The symptoms start to improve about three months after the final course of chemotherapy, though in some patients it initially continues to worsen before later resolving — the symptoms in the upper limbs normally start to fade before those in the feet.
In my view…..Doctors need to talk more
The need to communicate well with patients is something that’s drummed into doctors and nurses from the start. Yet when it comes to talking to each other, the medical profession seems to have lost its way, and it’s having a deleterious effect on patient care.
When I was a junior hospital doctor in the Seventies, it was not unusual to see a GP on the ward round when we discussed their patient.
They would talk about the care of the patient with the consultants, who they often knew personally — indeed, they would write referral letters directly to hospital colleagues whom they knew, trusted and respected. This easy communication ensured better, prompt and appropriate care. But with the arrival of the internal market, promoted by Ken Clarke during his tenure as Minister of State for Health, the referral process was hijacked by management.
This slowed down treatment and contributed to longer waiting lists. Rather than call a hospital colleague for advice, GPs had to refer the patient via a letter.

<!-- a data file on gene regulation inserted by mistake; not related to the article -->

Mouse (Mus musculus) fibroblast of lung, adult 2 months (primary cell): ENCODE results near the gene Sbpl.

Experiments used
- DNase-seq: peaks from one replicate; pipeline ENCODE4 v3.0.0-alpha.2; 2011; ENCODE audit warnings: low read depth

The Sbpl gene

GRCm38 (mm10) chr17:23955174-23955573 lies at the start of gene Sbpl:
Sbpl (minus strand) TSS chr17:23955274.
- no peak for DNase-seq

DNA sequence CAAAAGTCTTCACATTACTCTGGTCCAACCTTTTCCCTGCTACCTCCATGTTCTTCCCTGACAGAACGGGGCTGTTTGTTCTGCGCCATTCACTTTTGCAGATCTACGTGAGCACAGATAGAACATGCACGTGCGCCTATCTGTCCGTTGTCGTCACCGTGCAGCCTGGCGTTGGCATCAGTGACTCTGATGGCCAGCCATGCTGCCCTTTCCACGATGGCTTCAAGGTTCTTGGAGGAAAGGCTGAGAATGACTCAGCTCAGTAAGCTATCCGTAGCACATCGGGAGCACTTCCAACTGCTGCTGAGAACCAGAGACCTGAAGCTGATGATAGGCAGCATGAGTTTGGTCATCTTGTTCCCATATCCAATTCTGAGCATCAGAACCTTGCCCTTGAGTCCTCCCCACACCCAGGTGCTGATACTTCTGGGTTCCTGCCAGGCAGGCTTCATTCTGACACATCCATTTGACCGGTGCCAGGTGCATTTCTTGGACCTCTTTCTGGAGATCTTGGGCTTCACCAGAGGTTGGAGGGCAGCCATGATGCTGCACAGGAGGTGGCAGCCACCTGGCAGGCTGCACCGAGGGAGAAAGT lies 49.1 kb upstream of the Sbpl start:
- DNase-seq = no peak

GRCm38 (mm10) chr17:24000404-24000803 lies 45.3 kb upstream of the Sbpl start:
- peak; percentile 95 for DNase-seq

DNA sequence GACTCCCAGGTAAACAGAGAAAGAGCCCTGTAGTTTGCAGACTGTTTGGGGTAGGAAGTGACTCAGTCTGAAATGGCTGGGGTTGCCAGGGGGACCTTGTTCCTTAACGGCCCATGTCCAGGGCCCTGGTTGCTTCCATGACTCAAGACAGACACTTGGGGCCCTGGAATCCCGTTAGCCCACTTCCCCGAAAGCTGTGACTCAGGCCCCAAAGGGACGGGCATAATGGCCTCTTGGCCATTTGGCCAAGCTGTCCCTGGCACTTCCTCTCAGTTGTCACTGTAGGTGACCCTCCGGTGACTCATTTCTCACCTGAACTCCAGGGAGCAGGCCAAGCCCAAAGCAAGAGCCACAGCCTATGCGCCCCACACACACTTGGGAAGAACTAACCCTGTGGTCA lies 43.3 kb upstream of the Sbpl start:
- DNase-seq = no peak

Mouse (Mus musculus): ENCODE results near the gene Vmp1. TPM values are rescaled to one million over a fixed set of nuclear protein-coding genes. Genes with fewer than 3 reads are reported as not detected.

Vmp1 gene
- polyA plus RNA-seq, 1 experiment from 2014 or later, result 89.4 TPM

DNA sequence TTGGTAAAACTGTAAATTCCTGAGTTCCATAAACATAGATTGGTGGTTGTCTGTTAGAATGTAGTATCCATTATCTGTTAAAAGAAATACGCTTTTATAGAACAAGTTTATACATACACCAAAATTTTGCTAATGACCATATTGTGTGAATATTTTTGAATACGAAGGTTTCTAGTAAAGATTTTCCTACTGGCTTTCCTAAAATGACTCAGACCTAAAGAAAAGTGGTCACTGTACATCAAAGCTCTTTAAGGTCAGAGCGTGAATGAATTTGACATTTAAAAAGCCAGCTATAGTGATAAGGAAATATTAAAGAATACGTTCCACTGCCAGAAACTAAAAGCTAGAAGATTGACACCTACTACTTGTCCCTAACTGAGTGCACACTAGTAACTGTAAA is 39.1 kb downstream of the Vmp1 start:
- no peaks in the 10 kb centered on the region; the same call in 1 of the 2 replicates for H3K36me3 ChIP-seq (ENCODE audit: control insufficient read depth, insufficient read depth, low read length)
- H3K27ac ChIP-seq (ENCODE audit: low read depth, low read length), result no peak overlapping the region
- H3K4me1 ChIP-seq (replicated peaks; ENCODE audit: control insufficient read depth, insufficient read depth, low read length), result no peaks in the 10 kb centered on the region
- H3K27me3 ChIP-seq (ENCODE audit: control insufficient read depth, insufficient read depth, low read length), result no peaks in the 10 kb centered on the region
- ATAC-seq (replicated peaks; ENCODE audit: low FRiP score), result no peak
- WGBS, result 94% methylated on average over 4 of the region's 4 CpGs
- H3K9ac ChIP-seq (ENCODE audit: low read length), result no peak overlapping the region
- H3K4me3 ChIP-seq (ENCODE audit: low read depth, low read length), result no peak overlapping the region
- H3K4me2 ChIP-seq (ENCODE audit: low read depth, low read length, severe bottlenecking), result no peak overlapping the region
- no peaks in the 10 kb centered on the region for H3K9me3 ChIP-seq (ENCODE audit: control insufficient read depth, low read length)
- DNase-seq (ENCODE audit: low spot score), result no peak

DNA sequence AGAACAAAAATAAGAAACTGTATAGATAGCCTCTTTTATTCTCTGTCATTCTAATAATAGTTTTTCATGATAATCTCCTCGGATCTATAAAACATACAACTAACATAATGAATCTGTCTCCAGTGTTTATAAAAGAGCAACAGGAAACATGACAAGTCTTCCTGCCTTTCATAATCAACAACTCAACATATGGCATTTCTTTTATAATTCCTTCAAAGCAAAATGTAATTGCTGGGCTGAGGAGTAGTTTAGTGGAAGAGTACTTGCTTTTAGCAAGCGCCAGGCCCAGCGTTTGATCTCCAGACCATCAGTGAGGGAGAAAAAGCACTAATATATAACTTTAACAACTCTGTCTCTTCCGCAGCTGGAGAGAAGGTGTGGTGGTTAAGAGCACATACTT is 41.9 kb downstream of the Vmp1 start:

So I read with astonishment about a scheme being spearheaded by a GP practice in Belfast, where direct relationships are being set up with local consultants whom the GPs can call for advice and discussion of referrals — airing problems that may or may not need specialist involvement, for instance, or to clarify investigation arrangements.
The practice introduced the scheme because the GPs realised patient care was suffering through a lack of good and easy communication with hospital colleagues. It has resulted in the speeding up of patient treatment. My astonishment was directed at the fact they are calling this ‘new’.
I do not accept that the growth of the population and greater pressures on time means more practices cannot revert to this approach. It is a system that didn’t only work — it worked well.